Bridges, Viaducts and Aqueducts
The expansion of the mining transport network meant dramatic changes had to be made for the landscape to be navigable. Replacing mules with tramroads and railways was the beginning, but access was still needed across bodies of water. This led to the construction of some of the region’s most technically advanced bridge structures.
After inheriting the estates of the Treffry’s family in 1813, Joseph Austen (later Joseph Treffry) had begun to take advantage of the Luxulyan Valley by building a new artificial harbour and canal to link up by inclined plane to Lanescot Mine and Fowey Consols.
Treffry Viaduct stands at 198m long and 30m high. It was the most advanced engineering project in the western peninsula at the time.
For the tramroad which was later built across the valley, a high-level crossing of the river was required. The solution was this 198m long, 30m high viaduct – the most advanced engineering project in the western peninsula at the time.
Calstock Viaduct was built to carry the East Cornwall Mineral Railway at high level over the River Tamar. It stands 37m high with 12 18m-wide arches and was built between 1904 and 1907 following the construction of the Brunel Bridge.
Penponds Viaduct was built by the West Cornwall Railway in 1857 to replace an inclined plane that had been built 20 years before by the Hayle Railway. Penponds is situated close to Camborne.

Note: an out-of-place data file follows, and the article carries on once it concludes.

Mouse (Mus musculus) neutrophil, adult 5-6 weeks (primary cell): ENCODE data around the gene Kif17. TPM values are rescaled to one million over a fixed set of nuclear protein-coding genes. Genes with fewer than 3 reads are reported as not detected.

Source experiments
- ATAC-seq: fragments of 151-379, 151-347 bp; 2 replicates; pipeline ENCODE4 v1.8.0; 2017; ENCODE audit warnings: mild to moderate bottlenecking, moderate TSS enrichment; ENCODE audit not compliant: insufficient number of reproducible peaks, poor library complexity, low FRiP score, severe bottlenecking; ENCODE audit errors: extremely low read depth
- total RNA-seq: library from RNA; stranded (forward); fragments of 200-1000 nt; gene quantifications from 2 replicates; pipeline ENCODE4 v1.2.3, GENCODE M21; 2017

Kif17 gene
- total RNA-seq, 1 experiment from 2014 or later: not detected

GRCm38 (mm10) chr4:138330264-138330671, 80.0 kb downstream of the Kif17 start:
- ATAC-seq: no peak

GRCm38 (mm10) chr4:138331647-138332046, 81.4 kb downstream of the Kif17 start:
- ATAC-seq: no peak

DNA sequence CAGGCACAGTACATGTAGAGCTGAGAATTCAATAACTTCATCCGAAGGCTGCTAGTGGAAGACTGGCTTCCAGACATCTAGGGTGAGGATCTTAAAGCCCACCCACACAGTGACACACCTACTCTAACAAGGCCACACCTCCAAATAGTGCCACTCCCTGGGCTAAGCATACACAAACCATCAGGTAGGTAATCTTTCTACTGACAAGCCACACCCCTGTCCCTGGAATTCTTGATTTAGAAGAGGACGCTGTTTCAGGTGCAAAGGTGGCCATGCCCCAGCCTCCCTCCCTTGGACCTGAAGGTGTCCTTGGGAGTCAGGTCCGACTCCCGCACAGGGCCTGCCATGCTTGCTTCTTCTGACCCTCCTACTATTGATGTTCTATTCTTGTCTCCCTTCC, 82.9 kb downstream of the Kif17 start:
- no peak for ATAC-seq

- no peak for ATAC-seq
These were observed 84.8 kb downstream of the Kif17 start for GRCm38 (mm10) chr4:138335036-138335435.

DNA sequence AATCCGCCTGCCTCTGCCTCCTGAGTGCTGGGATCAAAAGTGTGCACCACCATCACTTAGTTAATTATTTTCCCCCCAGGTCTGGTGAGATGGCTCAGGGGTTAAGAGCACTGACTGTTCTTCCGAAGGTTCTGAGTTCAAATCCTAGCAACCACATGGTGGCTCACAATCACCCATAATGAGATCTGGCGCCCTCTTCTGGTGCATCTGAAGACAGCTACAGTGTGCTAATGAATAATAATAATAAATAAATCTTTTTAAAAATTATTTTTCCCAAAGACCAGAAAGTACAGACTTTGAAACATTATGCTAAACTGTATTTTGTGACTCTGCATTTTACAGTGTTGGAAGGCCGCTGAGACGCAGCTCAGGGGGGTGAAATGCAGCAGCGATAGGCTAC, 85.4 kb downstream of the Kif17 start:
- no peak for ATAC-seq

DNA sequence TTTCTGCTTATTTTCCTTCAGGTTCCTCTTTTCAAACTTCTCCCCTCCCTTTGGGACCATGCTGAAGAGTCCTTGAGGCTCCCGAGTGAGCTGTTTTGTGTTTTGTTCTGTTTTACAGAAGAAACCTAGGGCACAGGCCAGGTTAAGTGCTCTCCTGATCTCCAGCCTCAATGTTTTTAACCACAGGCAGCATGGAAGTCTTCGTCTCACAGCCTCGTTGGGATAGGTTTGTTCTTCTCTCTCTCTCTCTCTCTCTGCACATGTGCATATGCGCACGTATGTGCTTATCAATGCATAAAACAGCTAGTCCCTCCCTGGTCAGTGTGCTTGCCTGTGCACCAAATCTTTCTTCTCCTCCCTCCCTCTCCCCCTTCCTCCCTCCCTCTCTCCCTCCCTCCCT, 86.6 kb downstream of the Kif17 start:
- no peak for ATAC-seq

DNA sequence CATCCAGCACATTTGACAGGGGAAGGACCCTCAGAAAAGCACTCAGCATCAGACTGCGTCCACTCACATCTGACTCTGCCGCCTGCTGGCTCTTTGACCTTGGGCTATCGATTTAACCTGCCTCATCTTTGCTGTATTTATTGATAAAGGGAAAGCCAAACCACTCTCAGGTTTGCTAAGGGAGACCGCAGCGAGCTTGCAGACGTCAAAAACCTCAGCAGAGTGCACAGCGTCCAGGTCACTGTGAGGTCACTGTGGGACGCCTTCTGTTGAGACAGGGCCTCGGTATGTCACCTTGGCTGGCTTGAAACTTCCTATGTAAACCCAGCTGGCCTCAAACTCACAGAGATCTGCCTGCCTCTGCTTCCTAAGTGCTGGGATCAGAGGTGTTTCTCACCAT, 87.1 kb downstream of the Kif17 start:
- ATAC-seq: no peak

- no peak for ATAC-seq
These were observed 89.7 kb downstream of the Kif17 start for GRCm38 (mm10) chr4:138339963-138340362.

As many of the area’s mines were relatively close to navigable water, canals were generally a less practical option for transportation. However, there were exceptions – most commonly in eastern parts of the Site.
John Taylor’s intention in constructing the Tavistock Canal was to link the copper mines he managed in the Tavistock area to the River Tamar, the principal transport route to the sea from Plymouth. Building started in 1802 and on completion in 1817 it stood at 7.2km long.
Liskeard & Looe Union Canal
This canal linked Moorswater with Looe and opened in 1827. It became a popular route from the Caradon mines following the discovery of copper ore at South Caradon Mine in 1836. Eventually it was proving to be insufficient for the volume of mineral output from the district and so the railway connection was extended down to Looe in1860, rendering the canal redundant.
Opening in 1829, the Par Canal was constructed to connect Par to the foot of Penpillick Hill and later to Ponts Mill. This connected by inclined plane to Lanescot Mine and Fowey Consols and was part of the development of the Luxulyan Valley initiated by Treffry.